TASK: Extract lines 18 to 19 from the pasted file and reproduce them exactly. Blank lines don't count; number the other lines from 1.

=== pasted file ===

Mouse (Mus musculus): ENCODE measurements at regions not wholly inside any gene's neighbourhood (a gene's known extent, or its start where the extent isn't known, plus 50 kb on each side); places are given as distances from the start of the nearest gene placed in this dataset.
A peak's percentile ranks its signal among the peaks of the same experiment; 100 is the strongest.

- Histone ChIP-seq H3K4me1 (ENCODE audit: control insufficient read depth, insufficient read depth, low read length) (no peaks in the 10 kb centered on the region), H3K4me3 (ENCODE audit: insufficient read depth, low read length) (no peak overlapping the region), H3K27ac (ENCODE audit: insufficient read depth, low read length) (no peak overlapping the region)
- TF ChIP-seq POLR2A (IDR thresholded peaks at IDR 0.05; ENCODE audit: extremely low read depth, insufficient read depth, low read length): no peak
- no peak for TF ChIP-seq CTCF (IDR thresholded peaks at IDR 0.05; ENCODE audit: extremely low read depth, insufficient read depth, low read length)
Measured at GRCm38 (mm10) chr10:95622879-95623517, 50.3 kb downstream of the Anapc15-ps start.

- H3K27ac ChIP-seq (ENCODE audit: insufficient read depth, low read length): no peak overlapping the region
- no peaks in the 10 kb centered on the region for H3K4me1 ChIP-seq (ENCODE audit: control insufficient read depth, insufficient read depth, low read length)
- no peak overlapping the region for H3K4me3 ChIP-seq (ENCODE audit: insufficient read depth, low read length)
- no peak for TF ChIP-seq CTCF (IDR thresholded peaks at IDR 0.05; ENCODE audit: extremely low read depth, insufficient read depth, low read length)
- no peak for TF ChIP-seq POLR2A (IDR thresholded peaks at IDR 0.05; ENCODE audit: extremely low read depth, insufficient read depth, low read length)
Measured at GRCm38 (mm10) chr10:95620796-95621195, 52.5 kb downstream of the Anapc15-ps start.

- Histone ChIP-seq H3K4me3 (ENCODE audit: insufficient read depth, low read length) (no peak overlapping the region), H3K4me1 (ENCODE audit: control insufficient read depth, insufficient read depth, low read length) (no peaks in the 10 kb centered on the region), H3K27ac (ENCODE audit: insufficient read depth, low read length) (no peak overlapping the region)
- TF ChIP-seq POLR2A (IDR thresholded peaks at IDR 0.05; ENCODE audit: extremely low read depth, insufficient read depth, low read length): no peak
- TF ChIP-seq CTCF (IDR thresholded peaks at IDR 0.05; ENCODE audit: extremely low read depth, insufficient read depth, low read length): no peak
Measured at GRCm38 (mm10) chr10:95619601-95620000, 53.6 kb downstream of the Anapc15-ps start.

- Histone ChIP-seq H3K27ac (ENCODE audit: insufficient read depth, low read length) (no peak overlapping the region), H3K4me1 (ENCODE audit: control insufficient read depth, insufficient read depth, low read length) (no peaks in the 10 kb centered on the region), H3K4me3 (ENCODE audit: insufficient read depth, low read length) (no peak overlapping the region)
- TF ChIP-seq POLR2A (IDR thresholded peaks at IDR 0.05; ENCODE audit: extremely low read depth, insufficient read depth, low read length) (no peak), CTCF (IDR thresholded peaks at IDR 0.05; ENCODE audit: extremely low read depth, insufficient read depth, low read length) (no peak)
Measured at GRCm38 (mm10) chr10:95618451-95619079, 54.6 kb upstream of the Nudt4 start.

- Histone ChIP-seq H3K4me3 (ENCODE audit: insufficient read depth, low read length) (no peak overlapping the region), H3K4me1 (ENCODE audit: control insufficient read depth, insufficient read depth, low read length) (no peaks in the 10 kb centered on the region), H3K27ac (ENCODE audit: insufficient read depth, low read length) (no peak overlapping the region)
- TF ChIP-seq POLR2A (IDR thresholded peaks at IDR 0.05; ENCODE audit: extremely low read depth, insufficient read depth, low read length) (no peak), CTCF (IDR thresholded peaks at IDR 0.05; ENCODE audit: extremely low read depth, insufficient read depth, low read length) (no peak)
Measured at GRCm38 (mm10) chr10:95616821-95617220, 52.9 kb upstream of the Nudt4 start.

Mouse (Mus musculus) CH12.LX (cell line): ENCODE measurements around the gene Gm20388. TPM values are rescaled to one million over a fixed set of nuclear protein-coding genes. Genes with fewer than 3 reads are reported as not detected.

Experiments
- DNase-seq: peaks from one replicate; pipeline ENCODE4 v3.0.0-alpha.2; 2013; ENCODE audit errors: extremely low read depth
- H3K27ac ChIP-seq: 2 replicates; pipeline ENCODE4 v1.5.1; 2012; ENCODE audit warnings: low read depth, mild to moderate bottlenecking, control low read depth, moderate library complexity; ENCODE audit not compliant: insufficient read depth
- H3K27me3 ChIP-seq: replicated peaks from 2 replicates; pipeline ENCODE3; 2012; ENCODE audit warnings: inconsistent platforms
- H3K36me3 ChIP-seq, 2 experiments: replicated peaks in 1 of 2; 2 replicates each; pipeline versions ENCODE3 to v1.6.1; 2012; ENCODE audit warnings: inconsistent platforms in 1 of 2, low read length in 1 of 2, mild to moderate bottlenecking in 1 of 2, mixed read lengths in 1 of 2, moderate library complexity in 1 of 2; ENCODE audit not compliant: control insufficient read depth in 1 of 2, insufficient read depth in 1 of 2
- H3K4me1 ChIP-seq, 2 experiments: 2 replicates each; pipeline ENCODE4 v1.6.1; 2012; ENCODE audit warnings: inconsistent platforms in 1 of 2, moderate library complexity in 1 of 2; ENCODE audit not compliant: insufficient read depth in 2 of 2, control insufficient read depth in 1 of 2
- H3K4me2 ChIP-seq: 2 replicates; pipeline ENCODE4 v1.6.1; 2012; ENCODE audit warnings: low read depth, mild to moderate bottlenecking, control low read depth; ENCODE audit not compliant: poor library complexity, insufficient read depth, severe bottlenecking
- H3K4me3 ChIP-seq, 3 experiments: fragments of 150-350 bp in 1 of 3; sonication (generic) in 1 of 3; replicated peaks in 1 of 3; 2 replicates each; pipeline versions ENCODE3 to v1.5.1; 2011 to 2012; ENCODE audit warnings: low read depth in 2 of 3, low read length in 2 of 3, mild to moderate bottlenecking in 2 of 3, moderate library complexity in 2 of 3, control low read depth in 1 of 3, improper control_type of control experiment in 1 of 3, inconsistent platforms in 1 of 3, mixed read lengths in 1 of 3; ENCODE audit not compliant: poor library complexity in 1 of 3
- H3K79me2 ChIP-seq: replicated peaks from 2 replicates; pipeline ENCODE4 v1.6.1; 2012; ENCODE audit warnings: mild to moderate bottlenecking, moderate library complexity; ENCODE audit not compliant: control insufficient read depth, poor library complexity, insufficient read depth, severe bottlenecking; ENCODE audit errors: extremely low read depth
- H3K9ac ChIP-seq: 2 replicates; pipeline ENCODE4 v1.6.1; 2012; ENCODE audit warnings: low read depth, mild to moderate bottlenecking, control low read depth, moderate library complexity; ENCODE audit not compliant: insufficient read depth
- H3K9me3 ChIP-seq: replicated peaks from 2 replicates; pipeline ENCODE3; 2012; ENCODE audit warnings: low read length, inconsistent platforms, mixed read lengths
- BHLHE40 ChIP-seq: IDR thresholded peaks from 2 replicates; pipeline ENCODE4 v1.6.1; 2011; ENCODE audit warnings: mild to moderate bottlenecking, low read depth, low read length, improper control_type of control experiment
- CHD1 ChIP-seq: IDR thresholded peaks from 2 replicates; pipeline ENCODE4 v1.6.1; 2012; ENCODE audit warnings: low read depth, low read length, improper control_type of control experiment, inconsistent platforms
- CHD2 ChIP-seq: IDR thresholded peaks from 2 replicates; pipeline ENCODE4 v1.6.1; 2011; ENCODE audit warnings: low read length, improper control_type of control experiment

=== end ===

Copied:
- TF ChIP-seq POLR2A (IDR thresholded peaks at IDR 0.05; ENCODE audit: extremely low read depth, insufficient read depth, low read length) (no peak), CTCF (IDR thresholded peaks at IDR 0.05; ENCODE audit: extremely low read depth, insufficient read depth, low read length) (no peak)
Measured at GRCm38 (mm10) chr10:95618451-95619079, 54.6 kb upstream of the Nudt4 start.